Here we presents some results of the TestVSblockC function. We have done the test on two systems: A new fast PC, 2.4 GHz Pentium 4 CPU, running Matlab version 6.5, and an old PC, 120 Mhz Pentium CPU, running Matlab version 5.0. We note from the times of VSblockC that the fast PC is approximately 37 times faster than the slower PC. The tables are divided vertically into two halves, on the left side are the results using VSblockC (the fast C program) and on the right side are the results using the Matlab function VSblock. The table is also grouped horizontally into groups for each of the different main algorithms for vector selection, the number of variants within each group vary from VSblockC and VSblock.

The test vectors that are generated for this test are simply random values generated by the Matlab randn function, and so are the frame vectors. On the fast PC we use L=10000 test vectors, each of length N=16, selecting S=9 frame vectors from a frame of K=40 vectors. On the slow PC we use only one tenth of the test vectors, L=1000.

VSblockC | error (1) | time (s) | time (s) | error (1) | VSblock |
---|---|---|---|---|---|

BMP, A1 | 0.0743 | 0.84 | |||

BMP, A2 | 0.0448 | 1.19 | 12.33 | 0.0469 | VSmp2 |

BMP, A3 | 0.0295 | 1.83 | |||

OMP, A4 | 0.0240 | 0.81 | 11.61 | 0.0240 | VSomp |

11.7 | 0.0188 | VSormp | |||

ORMP, A5 | 0.0189 | 0.80 | 60.2 | 0.0188 | VSormp2 |

17.5 | 0.0189 | VSfomp2 | |||

PS, A6 M=5 | 0.0097 | 3.91 | 959 | 0.0069 | VSps (2) |

PS, A6 M=20 | 0.0063 | 13.6 | 235 | 0.0065 | VSps2 (3) |

PS, A6 M=50 | 0.0051 | 34.0 | 544 | 0.0051 | VSps2 (4) |

PS, A6 M=200 | 0.0039 | 126 | |||

PS, A6 M=500 | 0.0034 | 311 |

.

VSblockC | error (1) | time (s) | time (s) | error (1) | VSblock |
---|---|---|---|---|---|

BMP, A1 | 0.0744 | 2.97 | |||

BMP, A2 | 0.0444 | 3.62 | 54 | 0.0465 | VSmp2 |

BMP, A3 | 0.0294 | 5.77 | |||

OMP, A4 | 0.0244 | 2.69 | 807 | 0.0244 | VSomp |

818 | 0.0198 | VSormp | |||

ORMP, A5 | 0.0198 | 2.69 | 249 | 0.0198 | VSormp2 |

59 | 0.0198 | VSfomp2 | |||

PS, A6 M=5 | 0.0105 | 14.0 | 3919 | 0.0072 | VSps (2) |

PS, A6 M=20 | 0.0067 | 49.4 | 13488 | 0.0068 | VSps2 (3) |

PS, A6 M=50 | 0.0053 | 126 | 31368 | 0.0054 | VSps2 (4) |

PS, A6 M=200 | 0.0041 | 458 | |||

PS, A6 M=500 | 0.0035 | 1160 |

(1) The error measure is the average (over the NL entries in the error signal) of the error squared (energy). Since the signal samples are random Gaussian distributed values with standard deviation one, the (expected) average value of the energy of the signal samples is 1.

(2) VSps is the recursive variant of partial search, here we have used the P-argument as [5,4], giving 20 different combinations to search. The function is not called from VSblock.

(3) VSps2 here is from using the VSblock function. Here M is always 20.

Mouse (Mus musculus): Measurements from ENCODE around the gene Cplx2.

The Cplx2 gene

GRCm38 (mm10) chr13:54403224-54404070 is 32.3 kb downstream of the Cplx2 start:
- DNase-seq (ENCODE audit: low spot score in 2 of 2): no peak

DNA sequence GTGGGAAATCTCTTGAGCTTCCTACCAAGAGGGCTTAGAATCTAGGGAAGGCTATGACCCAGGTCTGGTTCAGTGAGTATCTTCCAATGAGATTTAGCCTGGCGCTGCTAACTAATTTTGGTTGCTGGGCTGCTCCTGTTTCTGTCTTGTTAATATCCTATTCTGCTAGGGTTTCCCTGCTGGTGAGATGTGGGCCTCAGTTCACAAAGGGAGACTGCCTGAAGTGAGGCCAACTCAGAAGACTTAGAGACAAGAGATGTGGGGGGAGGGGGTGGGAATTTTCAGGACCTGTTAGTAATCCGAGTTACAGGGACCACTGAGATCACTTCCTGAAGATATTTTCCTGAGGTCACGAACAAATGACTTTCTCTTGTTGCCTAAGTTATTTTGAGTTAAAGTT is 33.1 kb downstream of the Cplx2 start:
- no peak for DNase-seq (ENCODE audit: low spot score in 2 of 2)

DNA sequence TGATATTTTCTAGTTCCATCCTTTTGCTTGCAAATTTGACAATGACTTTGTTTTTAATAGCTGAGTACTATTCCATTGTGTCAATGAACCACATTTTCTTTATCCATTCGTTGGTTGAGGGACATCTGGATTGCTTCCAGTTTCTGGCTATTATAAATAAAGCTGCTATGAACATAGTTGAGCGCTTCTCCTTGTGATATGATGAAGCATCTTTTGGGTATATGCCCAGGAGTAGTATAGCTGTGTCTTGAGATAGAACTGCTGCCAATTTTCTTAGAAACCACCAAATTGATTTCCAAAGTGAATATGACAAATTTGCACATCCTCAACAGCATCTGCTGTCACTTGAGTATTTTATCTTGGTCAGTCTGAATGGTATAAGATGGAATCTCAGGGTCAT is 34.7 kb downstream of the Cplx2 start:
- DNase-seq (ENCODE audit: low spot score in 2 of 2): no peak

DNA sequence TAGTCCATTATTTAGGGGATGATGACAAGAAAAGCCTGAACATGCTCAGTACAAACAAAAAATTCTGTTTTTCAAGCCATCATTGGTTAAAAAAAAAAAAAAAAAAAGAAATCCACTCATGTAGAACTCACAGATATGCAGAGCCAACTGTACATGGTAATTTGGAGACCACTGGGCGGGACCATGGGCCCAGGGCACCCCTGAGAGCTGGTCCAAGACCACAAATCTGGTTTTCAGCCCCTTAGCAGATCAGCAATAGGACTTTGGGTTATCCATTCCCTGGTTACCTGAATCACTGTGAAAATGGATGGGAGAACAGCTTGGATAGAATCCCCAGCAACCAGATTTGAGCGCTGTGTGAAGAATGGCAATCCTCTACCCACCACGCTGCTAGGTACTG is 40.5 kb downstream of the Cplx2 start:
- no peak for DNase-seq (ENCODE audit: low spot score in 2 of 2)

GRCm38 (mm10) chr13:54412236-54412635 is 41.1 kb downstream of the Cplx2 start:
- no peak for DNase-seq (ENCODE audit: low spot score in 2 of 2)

(4) VSps2 with M=50 is found without using VSblock.

Signal expansions using frames may be considered as generalizations of signal representations based on transforms and filter banks. Frames for sparse signal representations may be designed using an iterative method with two main steps: (1) Frame vector selection and expansion coefficient determination for signals in a training set, -- selected to be representative of the signals for which compact representations are desired, using the frame designed in the previous iteration. (2) Update of frame vectors with the objective of improving the representation of step (1).

In this thesis we solve step (2) of the general frame design problem using the compact notation of linear algebra. This makes the solution both conceptually and computationally easy, especially for the non-block-oriented frames, -- for short overlapping frames, that may be viewed as generalizations of critically sampled filter banks. Also, the solution is more general than those presented earlier, facilitating the imposition of constraints, such as symmetry, on the designed frame vectors. We also take a closer look at step (1) in the design method. Some of the available vector selection algorithms are reviewed, and adaptations to some of these are given. These adaptations make the algorithms better suited for both the frame design method and the sparse representation of signals problem, both for block-oriented and overlapping frames.

The performances of the improved frame design method are shown in extensive experiments. The sparse representation capabilities are illustrated both for one-dimensional and two-dimensional signals, and in both cases the new possibilities in frame design give better results.

Also a new method for texture classification, denoted Frame Texture Classification Method (FTCM), is presented. The main idea is that a frame trained for making sparse representations of a certain class of signals is a model for this signal class. The FTCM is applied to nine test images, yielding excellent overall performance, for many test images the number of wrongly classified pixels is more than halved, in comparison to state of the art texture classification methods.

Finally, frames are analyzed from a practical viewpoint, rather than in a mathematical theoretic perspective. As a result of this, some new frame properties are suggested. So far, the new insight this has given has been moderate, but we think that this approach may be useful in frame analysis in the future.

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Last update: April 7, 2011. Karl Skretting